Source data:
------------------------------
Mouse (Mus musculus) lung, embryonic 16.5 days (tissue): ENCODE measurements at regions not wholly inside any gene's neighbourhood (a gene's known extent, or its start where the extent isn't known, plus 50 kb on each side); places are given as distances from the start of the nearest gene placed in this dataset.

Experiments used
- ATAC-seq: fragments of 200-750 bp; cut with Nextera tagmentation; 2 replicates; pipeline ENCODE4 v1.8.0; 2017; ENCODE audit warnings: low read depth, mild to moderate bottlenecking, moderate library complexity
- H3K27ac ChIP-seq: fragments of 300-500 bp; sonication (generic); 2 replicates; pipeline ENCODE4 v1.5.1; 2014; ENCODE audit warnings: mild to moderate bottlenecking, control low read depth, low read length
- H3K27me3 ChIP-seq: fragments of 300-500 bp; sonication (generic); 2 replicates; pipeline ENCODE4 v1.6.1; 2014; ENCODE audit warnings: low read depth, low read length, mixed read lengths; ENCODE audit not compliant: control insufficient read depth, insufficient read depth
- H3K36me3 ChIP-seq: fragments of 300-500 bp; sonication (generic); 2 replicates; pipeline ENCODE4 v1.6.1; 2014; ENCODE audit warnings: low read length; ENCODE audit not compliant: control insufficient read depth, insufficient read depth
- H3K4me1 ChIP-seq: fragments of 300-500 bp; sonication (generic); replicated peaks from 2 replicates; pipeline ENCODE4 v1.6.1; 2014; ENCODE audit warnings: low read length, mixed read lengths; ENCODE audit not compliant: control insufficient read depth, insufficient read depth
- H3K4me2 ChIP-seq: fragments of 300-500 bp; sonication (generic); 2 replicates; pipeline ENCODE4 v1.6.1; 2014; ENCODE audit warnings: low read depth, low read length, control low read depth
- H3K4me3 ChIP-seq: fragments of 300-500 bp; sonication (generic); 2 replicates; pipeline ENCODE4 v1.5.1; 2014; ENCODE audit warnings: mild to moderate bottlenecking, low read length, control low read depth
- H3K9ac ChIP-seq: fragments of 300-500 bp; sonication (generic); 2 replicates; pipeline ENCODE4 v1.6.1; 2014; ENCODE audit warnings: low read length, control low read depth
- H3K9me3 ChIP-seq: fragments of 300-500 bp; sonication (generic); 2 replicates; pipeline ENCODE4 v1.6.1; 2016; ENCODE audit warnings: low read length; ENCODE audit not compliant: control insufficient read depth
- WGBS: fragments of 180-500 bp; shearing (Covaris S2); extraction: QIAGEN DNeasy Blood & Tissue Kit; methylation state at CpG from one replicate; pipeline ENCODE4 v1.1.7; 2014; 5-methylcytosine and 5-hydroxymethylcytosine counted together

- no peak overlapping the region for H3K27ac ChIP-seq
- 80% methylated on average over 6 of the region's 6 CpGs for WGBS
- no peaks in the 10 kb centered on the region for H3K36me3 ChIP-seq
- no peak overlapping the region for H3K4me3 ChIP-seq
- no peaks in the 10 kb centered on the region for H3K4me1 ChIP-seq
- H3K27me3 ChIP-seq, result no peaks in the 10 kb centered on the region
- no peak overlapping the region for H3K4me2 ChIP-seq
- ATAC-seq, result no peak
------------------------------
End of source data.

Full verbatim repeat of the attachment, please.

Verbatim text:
Mouse (Mus musculus) lung, embryonic 16.5 days (tissue): ENCODE measurements at regions not wholly inside any gene's neighbourhood (a gene's known extent, or its start where the extent isn't known, plus 50 kb on each side); places are given as distances from the start of the nearest gene placed in this dataset.

Experiments used
- ATAC-seq: fragments of 200-750 bp; cut with Nextera tagmentation; 2 replicates; pipeline ENCODE4 v1.8.0; 2017; ENCODE audit warnings: low read depth, mild to moderate bottlenecking, moderate library complexity
- H3K27ac ChIP-seq: fragments of 300-500 bp; sonication (generic); 2 replicates; pipeline ENCODE4 v1.5.1; 2014; ENCODE audit warnings: mild to moderate bottlenecking, control low read depth, low read length
- H3K27me3 ChIP-seq: fragments of 300-500 bp; sonication (generic); 2 replicates; pipeline ENCODE4 v1.6.1; 2014; ENCODE audit warnings: low read depth, low read length, mixed read lengths; ENCODE audit not compliant: control insufficient read depth, insufficient read depth
- H3K36me3 ChIP-seq: fragments of 300-500 bp; sonication (generic); 2 replicates; pipeline ENCODE4 v1.6.1; 2014; ENCODE audit warnings: low read length; ENCODE audit not compliant: control insufficient read depth, insufficient read depth
- H3K4me1 ChIP-seq: fragments of 300-500 bp; sonication (generic); replicated peaks from 2 replicates; pipeline ENCODE4 v1.6.1; 2014; ENCODE audit warnings: low read length, mixed read lengths; ENCODE audit not compliant: control insufficient read depth, insufficient read depth
- H3K4me2 ChIP-seq: fragments of 300-500 bp; sonication (generic); 2 replicates; pipeline ENCODE4 v1.6.1; 2014; ENCODE audit warnings: low read depth, low read length, control low read depth
- H3K4me3 ChIP-seq: fragments of 300-500 bp; sonication (generic); 2 replicates; pipeline ENCODE4 v1.5.1; 2014; ENCODE audit warnings: mild to moderate bottlenecking, low read length, control low read depth
- H3K9ac ChIP-seq: fragments of 300-500 bp; sonication (generic); 2 replicates; pipeline ENCODE4 v1.6.1; 2014; ENCODE audit warnings: low read length, control low read depth
- H3K9me3 ChIP-seq: fragments of 300-500 bp; sonication (generic); 2 replicates; pipeline ENCODE4 v1.6.1; 2016; ENCODE audit warnings: low read length; ENCODE audit not compliant: control insufficient read depth
- WGBS: fragments of 180-500 bp; shearing (Covaris S2); extraction: QIAGEN DNeasy Blood & Tissue Kit; methylation state at CpG from one replicate; pipeline ENCODE4 v1.1.7; 2014; 5-methylcytosine and 5-hydroxymethylcytosine counted together

- no peak overlapping the region for H3K27ac ChIP-seq
- 80% methylated on average over 6 of the region's 6 CpGs for WGBS
- no peaks in the 10 kb centered on the region for H3K36me3 ChIP-seq
- no peak overlapping the region for H3K4me3 ChIP-seq
- no peaks in the 10 kb centered on the region for H3K4me1 ChIP-seq
- H3K27me3 ChIP-seq, result no peaks in the 10 kb centered on the region
- no peak overlapping the region for H3K4me2 ChIP-seq
- ATAC-seq, result no peak